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Susan Collins

Susan Collins


Words Matthew Ross

Photography  Kirk Truman


“I always tell other people that having the opportunity to make the work you want to make has to be success.”

 

From a Jerusalem rooftop, a camera looks across the West Bank towards the Jordanian mountains. It records time. Far away, the peak of Mount Nebo, where Moses stood to view the Promised Land. Closer, the Mount of Olives, the West Bank, the impassive trees of Israeli Jerusalem. Pixel by pixel, over 12 hours, the camera lays down the timeless landscape. Centuries of history in a single frame. Behind the camera is Susan Collins, British artist and Director of the Slade School of Art. In her echoing office, hidden beyond the neo-Grecian half-rotunda that ceremoniously fronts the Slade, she tells me the about the latest in a series of commissions that, over 15 years, have become an enduring illustration of her art.

The pieces place network cameras in remote locations, where they construct images one pixel at a time, from left to right, top to bottom, and then write them over again. The images might be seascapes, made in the time it takes for the tide to go in and out. Or they might be landscapes, recorded in just under a day. The Jerusalem camera sits atop Mount Scopus and, in a nod to Halachic time, which divides the hours of daylight into 12 equal periods, creates its landscape over 12 hours. The works are slow reflections; palliatives to the snowballing speeds of digital existence, the tones of their horizontal bands gradually encoding slow changes in light and movement through the day. “I choose my time frames according to the subject. The images that emerge – the image that’s emerging from Jerusalem – are timeless. They unify landscape in a single frame, which for me is a quiet response to a very particular situation.”

A gallerist looking for an easy label might describe Susan’s practice as ‘new media’. Susan would demur. “I work with media, but my materials are time, the network and transmission, and my subjects are landscape, seascape and the natural environment. It’s not about technology at all; it’s about looking over time, which is actually very old fashioned.” When Susan returned to the Slade in 1995 to create the School’s first programme in electronic media, eight years a Slade alumna herself, she had a vision that would, she hoped, quicken the interface of art and technology. The Slade she knew as a student in the 1980s defined its categories crisply. “The ethos was: ‘Well, are you a painter or are you a sculptor? What are you?’ I was neither; I was a very awkward student. Later, within a mainstream art setting, artists working with technology were either celebrated too much or denigrated. My whole idea when I came back to the Slade was that artists working with technology would be judged alongside others on equal terms.”

Susan resists the notion that her practice and leadership have already left their enduring mark on the Slade. The observer might disagree. Her forebears as Slade Director constitute a heavy mantle of eminent, male, establishment pedagogues: Alphonse Legros, Henry Tonks, William Coldstream. As a student, Susan likely passed Coldstream himself on the Slade’s sweeping stairway, and she feels his influence on British art education keenly. But she wears the mantle lightly and refuses to take sole credit for the integration of art and technology she has overseen: a wider cultural transformation, she claims, was at work. Similarly, not once does she mention that she is the first woman to be Director of the Slade and the Slade Professor of Art at UCL. Some truths speak for themselves.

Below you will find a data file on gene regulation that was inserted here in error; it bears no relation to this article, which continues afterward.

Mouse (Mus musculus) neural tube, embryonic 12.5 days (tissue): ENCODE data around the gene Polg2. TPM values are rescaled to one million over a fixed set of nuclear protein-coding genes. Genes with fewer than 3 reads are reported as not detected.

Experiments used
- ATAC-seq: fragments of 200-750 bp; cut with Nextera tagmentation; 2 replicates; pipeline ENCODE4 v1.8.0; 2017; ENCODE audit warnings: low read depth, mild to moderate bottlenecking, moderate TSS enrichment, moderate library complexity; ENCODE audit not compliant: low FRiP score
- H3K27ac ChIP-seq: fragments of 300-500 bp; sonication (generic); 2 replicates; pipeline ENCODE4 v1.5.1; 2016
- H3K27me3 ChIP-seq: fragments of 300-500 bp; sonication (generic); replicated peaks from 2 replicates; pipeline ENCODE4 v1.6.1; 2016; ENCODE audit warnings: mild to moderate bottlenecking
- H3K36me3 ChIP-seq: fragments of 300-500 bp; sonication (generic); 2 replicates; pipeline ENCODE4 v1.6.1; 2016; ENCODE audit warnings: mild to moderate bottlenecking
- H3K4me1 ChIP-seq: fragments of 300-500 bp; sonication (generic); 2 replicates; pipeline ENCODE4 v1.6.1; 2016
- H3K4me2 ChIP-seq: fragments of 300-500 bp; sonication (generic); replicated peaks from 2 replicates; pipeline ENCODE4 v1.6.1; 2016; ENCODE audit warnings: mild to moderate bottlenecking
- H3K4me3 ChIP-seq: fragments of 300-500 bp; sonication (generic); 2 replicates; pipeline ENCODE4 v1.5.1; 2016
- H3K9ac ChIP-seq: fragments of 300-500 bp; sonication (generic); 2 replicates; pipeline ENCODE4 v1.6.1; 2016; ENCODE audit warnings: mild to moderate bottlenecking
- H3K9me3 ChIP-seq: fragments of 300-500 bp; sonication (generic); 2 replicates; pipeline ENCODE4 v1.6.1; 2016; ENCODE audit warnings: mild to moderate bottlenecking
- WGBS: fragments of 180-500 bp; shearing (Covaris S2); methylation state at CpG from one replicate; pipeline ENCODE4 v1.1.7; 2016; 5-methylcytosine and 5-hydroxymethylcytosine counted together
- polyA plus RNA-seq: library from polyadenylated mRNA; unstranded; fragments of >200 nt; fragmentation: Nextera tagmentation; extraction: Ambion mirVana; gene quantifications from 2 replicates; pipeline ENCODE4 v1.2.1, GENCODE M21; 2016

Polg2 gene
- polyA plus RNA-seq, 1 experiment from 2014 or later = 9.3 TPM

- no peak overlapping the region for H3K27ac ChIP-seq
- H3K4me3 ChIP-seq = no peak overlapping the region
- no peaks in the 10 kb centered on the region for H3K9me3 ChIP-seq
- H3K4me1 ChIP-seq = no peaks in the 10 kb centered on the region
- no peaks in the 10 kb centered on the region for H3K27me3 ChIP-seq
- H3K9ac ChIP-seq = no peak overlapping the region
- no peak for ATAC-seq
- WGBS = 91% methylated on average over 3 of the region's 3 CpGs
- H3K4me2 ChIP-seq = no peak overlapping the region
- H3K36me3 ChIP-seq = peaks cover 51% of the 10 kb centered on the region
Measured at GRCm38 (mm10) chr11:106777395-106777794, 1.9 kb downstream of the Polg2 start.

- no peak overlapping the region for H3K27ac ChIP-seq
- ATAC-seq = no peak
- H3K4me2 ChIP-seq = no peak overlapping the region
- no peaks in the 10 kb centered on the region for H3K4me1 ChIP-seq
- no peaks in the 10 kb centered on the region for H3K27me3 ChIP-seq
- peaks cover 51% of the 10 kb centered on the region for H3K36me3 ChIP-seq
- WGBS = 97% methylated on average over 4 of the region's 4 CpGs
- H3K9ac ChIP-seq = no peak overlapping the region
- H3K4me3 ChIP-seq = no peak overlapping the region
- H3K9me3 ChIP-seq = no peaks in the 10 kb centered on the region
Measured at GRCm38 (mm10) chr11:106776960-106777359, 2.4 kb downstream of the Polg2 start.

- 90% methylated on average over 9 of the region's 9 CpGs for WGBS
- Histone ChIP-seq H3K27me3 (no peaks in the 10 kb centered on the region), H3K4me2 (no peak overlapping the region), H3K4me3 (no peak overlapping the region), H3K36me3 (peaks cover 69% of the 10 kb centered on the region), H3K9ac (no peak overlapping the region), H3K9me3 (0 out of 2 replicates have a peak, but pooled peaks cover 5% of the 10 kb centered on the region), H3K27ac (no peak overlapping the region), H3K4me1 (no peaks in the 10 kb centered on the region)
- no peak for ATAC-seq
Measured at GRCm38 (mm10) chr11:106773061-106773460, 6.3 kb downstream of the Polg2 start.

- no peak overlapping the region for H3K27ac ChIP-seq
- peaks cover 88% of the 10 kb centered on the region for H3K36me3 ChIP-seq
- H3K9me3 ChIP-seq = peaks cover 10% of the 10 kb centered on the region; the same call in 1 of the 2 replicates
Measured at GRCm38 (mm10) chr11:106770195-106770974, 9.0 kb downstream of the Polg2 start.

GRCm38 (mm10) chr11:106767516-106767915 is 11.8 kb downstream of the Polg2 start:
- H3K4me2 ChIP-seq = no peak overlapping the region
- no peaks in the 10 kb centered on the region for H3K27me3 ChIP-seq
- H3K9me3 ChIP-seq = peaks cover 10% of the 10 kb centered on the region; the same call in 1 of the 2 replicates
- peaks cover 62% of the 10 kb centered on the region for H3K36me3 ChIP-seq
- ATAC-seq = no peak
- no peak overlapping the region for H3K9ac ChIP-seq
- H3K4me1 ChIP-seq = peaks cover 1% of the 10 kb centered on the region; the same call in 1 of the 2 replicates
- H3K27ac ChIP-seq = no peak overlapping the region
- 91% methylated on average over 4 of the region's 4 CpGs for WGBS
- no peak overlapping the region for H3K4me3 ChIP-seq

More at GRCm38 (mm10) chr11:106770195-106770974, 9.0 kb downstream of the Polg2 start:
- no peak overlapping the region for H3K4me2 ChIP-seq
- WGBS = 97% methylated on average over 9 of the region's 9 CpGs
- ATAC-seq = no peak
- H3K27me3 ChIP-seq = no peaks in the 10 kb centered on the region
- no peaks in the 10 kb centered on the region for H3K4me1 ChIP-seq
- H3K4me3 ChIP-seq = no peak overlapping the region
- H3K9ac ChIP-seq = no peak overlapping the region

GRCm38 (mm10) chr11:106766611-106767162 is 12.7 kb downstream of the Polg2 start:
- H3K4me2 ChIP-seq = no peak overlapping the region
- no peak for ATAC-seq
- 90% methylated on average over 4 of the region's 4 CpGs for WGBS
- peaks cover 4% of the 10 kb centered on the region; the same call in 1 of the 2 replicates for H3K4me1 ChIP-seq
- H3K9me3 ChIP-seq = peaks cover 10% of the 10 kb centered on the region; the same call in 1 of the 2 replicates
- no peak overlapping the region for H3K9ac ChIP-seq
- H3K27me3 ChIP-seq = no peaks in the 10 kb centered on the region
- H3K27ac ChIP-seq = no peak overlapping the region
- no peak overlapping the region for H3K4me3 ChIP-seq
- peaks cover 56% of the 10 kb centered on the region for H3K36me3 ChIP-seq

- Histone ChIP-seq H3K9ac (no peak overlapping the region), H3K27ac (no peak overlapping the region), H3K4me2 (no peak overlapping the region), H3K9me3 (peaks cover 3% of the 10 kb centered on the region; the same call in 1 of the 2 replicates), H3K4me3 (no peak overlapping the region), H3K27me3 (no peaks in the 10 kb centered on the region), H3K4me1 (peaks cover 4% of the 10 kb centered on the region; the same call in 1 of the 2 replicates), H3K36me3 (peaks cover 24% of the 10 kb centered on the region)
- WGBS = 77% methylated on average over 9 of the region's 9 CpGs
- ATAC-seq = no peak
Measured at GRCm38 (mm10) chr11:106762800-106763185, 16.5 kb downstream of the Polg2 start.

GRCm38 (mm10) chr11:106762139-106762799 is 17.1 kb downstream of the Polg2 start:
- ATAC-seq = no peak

Fostered as an art student by the Slade, allowed to burn the midnight oil night after night in UCL’s computer science basement, Susan came of age stateside. On exchange in New York in 1986, she met her first Macintosh Plus. She began drawing with early Mac Paint and discovered the redemptive power of memory. “As an artist, learning to draw and paint, you have to push it to learn anything. You have to take a drawing as far as you can, and there comes a point when you’ve pushed too far and the work is destroyed. The beauty to me, who wants to have my cake and eat it, from that very early encounter with computing, is that you can do a drawing, save it, take it in different directions, destroy it, but still have it.”

Throughout her career, Susan has valued interfacing with the real world above commercial audiences and markets. Her early experiments with computer drawing soon evolved into animated sequences but, faced with the echo chamber of animation industry audiences, she began experimenting with interventions in public spaces. And there her focus has remained. “I want to make work that interrupts people’s everyday; not something that people choose to look at as a spectacle, but something that might be a surprise or an intimate moment; something that you could stumble across and feel like it was talking only to you.”

Has such ambivalence about the commercial art world been a hindrance? “I always tell other people that having the opportunity to make the work you want to make has to be termed success.” The artist who has been picked up by a commercial gallery often has to vault the huge gulf between working on their own terms, alone and small-scale, and running a studio the size of an aircraft hangar with a team hanging on their next flash of brilliance. “To develop work, you need to be private at times, to fail and actually make mistakes, and not have to articulate everything immediately to someone else.”